RALEIGH – State Treasurer Richard Moore wants to raise the state’s minimum wage to help those on the lowest rung of the economic ladder. Studies show those are the very people most likely to be harmed, a new John Locke Foundation Spotlight points out.
Moore’s “One Dollar More” campaign seeks to bring North Carolina’s minimum wage to $6.15 per hour, a dollar more than the federally mandated minimum wage. Moore says it would improve the situation for the poorest among us. JLF vice president for research Dr. Roy Cordato says Moore couldn’t be more wrong.
“Basic economics says that wages are tied to worker productivity,” Cordato said. “Forcing employers to pay ‘one dollar more’ would also force them to turn away more unskilled workers who couldn’t be productive enough to earn one dollar more.”
Moore’s campaign relies on a 1994 study by economists David Card and Alan Krueger on the effects of the minimum wage, Cordato said. Their study of fast-food employment suggested that a small increase in the minimum wage actually increased employment in minimum-wage jobs — counter to economic theory.
“Card and Krueger’s study has been roundly repudiated by economists ever since it appeared,” Cordato said. He cites as an example a study published in the American Economic Review in 2000 that attempted to replicate Card and Krueger’s results. Economists David Neumark and William Wascher found that Card and Krueger used sloppy data collection techniques. They relied on phone interviews with managers and failed to define the time interval.
“When Neumark and Wascher used payroll data instead of telephone survey data, they reached the opposite conclusion of Card and Krueger,” Cordato said. “What they found was consistent with economic theory — the higher minimum wage decreased employment in minimum wage jobs.
“People today who advocate raising the minimum wage based on Card and Krueger’s work ought to know it has been discredited,” Cordato added. “They used poor methodology and therefore got results that were completely backward.”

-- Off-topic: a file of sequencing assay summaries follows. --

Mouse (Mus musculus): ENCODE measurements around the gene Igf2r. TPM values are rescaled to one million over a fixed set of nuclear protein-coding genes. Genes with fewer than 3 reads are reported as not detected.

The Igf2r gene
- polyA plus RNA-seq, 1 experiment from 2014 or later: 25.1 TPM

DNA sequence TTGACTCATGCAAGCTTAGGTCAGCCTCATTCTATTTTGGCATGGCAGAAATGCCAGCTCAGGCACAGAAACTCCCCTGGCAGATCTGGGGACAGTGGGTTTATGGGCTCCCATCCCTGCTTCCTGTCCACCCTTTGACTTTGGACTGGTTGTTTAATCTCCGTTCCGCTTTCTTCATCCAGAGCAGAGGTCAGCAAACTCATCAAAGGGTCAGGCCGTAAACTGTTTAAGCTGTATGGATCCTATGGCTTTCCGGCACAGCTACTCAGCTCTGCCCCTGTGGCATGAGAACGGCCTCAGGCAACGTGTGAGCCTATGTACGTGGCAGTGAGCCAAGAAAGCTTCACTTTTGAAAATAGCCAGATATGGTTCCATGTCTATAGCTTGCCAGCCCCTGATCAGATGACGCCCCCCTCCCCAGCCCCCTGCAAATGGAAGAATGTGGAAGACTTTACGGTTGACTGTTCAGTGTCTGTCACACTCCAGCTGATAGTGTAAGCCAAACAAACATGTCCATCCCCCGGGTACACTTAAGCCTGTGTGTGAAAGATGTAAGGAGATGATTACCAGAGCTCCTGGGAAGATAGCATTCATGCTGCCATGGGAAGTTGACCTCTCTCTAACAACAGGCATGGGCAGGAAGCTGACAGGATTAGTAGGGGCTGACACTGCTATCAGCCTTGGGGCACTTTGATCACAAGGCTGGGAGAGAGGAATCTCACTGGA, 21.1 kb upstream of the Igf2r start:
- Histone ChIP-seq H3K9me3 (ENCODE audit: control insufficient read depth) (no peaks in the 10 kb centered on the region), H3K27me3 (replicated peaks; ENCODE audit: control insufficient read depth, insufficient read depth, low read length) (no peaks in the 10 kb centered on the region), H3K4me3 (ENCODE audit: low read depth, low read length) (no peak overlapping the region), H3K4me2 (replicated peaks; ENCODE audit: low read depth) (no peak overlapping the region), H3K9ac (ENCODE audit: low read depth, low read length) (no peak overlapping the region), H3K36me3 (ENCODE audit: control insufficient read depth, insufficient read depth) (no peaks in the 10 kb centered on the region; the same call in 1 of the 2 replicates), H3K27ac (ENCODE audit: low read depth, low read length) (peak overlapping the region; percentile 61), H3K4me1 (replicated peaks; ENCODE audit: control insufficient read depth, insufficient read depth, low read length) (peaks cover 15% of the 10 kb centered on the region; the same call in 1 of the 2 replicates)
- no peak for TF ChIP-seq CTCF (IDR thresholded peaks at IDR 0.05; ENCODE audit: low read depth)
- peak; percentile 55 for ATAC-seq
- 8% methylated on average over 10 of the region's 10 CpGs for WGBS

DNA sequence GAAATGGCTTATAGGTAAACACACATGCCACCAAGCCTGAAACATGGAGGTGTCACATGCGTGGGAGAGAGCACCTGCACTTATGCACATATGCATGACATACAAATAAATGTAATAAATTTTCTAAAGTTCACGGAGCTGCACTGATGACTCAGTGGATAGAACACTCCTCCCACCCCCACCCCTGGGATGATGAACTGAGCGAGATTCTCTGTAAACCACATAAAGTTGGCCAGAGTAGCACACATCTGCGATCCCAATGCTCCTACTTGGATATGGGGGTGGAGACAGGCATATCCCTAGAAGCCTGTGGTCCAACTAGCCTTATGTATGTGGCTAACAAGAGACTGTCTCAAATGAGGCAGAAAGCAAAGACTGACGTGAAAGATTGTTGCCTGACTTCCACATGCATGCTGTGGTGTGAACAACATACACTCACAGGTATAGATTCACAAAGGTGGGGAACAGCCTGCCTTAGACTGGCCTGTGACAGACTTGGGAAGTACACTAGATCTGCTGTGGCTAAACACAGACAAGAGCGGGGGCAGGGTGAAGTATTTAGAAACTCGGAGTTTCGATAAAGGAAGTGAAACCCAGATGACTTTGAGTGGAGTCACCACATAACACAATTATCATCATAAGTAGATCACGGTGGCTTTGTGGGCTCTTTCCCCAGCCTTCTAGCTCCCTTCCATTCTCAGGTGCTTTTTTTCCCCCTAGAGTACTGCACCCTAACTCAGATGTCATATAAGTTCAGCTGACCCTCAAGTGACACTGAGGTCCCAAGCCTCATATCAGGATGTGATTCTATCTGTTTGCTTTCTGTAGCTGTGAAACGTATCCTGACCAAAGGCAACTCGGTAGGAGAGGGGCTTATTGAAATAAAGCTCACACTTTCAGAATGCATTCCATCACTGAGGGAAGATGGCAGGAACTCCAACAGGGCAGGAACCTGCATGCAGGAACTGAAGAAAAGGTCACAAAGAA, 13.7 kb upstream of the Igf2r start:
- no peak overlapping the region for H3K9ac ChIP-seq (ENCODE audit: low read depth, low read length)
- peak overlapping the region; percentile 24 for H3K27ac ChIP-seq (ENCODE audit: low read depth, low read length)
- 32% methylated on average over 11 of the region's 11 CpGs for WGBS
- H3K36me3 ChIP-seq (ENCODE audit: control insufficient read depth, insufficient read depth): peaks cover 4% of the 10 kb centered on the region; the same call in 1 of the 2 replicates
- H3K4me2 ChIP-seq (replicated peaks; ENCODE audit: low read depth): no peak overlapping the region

The link between productivity and wages is not difficult to understand, Cordato said. “You might not be able to see why ‘one dollar more’ an hour would hurt people,” he said, “but what if the state mandated $100 more an hour? Few of us would have the capabilities and skill to remain employed.”
Raising the minimum wage would not hurt most of us, Cordato said. “Only those who are the least experienced and least skilled will be hurt by it. And those are the ones it’s supposed to help,” he said. “The way to help inexperienced, low-skilled workers is to make it possible for employers to take a chance on them, so they can gain valuable on-the-job training and experience in entry-level work. That is how they can make themselves more valuable as employees.”
Cordato cited a study by Duke University researchers Peter Arcidiacono and Tom Ahn, who found that a 10 percent increase in the minimum wage would decrease a low-skilled worker’s likelihood of finding employment by 2.9 percent. “The effect of ‘one dollar more’ would be to reduce low-skilled workers’ odds of finding employment by 5.5 percent,” Cordato said.
Not only are the lowest skilled workers the ones most harmed by increasing the minimum wage, Cordato said, but research also shows that middle- to upper-income families are the ones that benefit the most. Cordato cites a study by Stanford University researchers Thomas MaCurdy and Frank McIntyre that found that 57 percent of the workers who benefit from minimum-wage increases live in higher-income categories.
“It’s a cruel hoax to raise the minimum wage in the name of helping the lowest skilled workers,” Cordato said. “It’s bad enough that the government harms their employment prospects by giving them substandard education. But for the state to make it even harder to hire them by raising the minimum wage, and call it helping them, that’s just cruel.”
Dr. Roy Cordato’s Spotlight report, “The Minimum Wage Effect: ‘One Dollar More’ Means More Unemployed,” is at the Locke Foundation’s web site. For more information, please contact Dr. Cordato at 919-828-3876 or [email protected]. To arrange an interview, contact JLF communications director Mitch Kokai at (919) 306-8736 or [email protected].